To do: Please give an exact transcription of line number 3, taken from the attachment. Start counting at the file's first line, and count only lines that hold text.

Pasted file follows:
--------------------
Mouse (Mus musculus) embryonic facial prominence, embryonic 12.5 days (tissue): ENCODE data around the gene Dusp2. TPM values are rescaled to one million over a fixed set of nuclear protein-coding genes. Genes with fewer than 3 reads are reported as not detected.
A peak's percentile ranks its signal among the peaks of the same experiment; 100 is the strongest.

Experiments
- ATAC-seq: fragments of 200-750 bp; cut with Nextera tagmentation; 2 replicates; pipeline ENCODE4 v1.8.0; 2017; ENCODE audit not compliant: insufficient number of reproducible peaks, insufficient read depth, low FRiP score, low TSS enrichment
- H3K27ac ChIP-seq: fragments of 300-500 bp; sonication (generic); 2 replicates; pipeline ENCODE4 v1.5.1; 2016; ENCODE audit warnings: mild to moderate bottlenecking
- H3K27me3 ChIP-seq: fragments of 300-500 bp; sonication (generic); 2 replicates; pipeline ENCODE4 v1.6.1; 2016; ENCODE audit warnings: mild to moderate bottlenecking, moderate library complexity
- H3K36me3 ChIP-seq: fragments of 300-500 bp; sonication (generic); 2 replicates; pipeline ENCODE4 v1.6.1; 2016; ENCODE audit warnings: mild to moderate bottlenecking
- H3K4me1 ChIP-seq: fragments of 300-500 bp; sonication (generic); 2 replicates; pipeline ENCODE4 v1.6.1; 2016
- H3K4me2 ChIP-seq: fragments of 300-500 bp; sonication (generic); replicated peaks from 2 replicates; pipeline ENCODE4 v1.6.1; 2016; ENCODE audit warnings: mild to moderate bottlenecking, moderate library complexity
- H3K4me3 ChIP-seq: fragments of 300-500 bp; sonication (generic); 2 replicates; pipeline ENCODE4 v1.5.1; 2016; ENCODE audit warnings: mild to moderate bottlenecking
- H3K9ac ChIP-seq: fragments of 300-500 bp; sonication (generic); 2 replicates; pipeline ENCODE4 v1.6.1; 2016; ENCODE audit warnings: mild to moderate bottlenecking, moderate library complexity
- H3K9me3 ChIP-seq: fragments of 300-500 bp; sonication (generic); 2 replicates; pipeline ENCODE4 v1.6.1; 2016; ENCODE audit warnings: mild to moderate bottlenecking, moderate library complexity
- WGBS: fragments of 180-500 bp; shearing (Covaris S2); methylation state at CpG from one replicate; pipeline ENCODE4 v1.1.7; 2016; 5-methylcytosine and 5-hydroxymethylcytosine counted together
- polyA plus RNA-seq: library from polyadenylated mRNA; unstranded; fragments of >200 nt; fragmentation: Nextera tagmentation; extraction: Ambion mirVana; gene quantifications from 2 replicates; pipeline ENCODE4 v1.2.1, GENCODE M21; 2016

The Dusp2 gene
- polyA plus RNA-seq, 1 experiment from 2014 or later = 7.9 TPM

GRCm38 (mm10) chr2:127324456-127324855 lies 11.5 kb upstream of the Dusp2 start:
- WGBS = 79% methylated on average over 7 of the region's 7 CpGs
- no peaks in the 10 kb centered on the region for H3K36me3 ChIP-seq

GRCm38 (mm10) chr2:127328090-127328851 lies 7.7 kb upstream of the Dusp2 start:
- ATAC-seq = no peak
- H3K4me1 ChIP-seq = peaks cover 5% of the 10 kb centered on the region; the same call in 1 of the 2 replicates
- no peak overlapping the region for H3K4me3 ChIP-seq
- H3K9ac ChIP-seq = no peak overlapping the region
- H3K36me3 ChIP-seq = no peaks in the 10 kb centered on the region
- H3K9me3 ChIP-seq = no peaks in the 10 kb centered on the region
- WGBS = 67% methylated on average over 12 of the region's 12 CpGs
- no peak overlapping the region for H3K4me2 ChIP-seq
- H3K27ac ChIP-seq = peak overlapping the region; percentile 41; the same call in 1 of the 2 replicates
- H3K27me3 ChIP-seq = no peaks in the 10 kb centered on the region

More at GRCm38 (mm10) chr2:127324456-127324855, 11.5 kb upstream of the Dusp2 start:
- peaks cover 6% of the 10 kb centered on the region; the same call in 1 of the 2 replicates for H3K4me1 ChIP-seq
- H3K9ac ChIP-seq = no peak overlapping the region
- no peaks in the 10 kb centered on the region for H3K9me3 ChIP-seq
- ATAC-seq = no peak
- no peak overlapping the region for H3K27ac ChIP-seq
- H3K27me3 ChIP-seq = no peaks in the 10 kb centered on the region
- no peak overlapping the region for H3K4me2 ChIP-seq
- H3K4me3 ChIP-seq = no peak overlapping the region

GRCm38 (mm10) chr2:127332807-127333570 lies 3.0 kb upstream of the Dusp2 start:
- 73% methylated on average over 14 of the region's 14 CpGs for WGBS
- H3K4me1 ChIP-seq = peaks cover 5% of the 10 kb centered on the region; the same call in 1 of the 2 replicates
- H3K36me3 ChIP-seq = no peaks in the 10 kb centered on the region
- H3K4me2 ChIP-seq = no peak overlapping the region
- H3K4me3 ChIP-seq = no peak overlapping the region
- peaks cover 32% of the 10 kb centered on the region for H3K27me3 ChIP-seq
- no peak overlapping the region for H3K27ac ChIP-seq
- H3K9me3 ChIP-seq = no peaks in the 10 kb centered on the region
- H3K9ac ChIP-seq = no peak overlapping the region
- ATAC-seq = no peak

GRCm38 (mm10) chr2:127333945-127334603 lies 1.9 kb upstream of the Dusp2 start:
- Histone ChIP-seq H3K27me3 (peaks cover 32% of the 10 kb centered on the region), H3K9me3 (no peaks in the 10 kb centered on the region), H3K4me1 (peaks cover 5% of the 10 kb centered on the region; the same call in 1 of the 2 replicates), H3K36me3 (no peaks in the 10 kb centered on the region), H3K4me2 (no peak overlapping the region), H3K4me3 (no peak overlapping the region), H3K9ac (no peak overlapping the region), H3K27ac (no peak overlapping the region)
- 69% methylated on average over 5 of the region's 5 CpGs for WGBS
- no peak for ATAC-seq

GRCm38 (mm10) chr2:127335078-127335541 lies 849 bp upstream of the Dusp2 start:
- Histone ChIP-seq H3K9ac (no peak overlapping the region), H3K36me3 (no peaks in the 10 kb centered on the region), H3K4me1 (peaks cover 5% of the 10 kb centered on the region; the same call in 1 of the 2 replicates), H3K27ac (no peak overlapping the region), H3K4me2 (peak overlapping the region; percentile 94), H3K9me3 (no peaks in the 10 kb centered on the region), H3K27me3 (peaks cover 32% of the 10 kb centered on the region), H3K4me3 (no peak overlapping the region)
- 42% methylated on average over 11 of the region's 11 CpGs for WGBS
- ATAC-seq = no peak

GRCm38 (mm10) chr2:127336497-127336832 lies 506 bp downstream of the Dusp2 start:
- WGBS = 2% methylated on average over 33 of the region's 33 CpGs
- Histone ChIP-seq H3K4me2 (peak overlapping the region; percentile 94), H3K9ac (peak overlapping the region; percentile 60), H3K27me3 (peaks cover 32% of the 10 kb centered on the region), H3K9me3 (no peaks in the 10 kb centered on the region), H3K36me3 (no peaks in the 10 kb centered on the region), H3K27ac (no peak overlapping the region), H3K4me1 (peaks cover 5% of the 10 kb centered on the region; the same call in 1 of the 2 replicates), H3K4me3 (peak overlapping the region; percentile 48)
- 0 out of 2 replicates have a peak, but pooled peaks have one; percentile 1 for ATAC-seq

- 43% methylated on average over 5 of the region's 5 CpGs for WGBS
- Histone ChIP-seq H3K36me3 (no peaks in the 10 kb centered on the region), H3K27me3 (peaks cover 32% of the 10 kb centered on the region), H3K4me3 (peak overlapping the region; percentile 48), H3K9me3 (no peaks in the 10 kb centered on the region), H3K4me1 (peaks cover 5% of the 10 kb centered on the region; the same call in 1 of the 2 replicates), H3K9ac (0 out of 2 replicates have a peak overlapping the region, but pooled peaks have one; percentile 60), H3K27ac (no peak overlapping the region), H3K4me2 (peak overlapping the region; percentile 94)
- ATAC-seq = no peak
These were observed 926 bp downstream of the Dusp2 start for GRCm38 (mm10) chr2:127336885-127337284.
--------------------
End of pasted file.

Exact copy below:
Experiments